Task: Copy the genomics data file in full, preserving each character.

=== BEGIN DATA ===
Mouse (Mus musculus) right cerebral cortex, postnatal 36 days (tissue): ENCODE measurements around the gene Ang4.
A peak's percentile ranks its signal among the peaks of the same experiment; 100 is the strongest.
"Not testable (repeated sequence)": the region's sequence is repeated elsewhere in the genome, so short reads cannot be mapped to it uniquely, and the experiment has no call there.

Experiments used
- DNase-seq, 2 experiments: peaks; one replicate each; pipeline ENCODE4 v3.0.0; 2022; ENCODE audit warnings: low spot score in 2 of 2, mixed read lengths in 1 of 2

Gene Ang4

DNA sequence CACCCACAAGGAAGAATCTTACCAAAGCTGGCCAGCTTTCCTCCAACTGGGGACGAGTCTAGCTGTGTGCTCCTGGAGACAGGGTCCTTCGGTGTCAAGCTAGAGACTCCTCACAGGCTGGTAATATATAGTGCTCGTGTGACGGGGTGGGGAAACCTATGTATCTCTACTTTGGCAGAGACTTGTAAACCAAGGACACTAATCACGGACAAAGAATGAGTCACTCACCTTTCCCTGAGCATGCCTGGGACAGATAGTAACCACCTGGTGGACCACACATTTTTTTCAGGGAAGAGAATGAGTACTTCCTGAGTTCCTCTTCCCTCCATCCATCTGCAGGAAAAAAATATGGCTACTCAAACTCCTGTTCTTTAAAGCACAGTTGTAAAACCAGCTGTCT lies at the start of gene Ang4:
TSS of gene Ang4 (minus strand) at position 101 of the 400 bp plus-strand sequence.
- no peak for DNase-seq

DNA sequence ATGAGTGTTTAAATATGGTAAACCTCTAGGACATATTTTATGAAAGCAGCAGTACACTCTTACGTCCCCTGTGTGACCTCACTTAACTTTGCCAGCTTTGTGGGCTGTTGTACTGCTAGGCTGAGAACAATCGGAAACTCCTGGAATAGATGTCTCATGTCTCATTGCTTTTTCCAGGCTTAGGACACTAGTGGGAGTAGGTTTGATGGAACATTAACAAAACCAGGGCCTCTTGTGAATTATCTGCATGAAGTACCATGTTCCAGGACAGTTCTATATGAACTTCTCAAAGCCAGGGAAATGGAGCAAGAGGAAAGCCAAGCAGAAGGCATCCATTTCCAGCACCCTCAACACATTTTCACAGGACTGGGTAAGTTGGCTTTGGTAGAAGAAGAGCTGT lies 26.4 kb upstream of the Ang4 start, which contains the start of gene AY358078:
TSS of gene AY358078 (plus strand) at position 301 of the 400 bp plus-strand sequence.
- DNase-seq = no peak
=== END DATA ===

Mouse (Mus musculus) right cerebral cortex, postnatal 36 days (tissue): ENCODE measurements around the gene Ang4.
A peak's percentile ranks its signal among the peaks of the same experiment; 100 is the strongest.
"Not testable (repeated sequence)": the region's sequence is repeated elsewhere in the genome, so short reads cannot be mapped to it uniquely, and the experiment has no call there.

Experiments used
- DNase-seq, 2 experiments: peaks; one replicate each; pipeline ENCODE4 v3.0.0; 2022; ENCODE audit warnings: low spot score in 2 of 2, mixed read lengths in 1 of 2

Gene Ang4

DNA sequence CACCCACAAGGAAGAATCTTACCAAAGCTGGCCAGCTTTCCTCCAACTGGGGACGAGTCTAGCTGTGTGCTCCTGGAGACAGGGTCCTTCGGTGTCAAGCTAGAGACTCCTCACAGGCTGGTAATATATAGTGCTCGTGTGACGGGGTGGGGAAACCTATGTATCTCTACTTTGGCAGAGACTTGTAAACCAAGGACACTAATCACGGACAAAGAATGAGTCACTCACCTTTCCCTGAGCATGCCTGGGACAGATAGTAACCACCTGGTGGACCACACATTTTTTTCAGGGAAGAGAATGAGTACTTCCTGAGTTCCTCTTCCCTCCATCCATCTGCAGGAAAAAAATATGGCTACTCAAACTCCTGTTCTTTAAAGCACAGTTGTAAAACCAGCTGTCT lies at the start of gene Ang4:
TSS of gene Ang4 (minus strand) at position 101 of the 400 bp plus-strand sequence.
- no peak for DNase-seq

DNA sequence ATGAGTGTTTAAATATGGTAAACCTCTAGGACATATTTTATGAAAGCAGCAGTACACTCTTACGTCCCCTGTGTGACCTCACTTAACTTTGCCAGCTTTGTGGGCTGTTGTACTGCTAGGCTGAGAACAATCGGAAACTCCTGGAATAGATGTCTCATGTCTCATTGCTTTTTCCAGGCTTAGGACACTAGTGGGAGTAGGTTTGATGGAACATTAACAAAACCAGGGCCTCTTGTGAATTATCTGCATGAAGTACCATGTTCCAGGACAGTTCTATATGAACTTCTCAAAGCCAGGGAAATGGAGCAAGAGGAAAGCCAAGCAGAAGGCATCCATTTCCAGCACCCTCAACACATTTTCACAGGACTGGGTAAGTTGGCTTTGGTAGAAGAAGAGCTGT lies 26.4 kb upstream of the Ang4 start, which contains the start of gene AY358078:
TSS of gene AY358078 (plus strand) at position 301 of the 400 bp plus-strand sequence.
- DNase-seq = no peak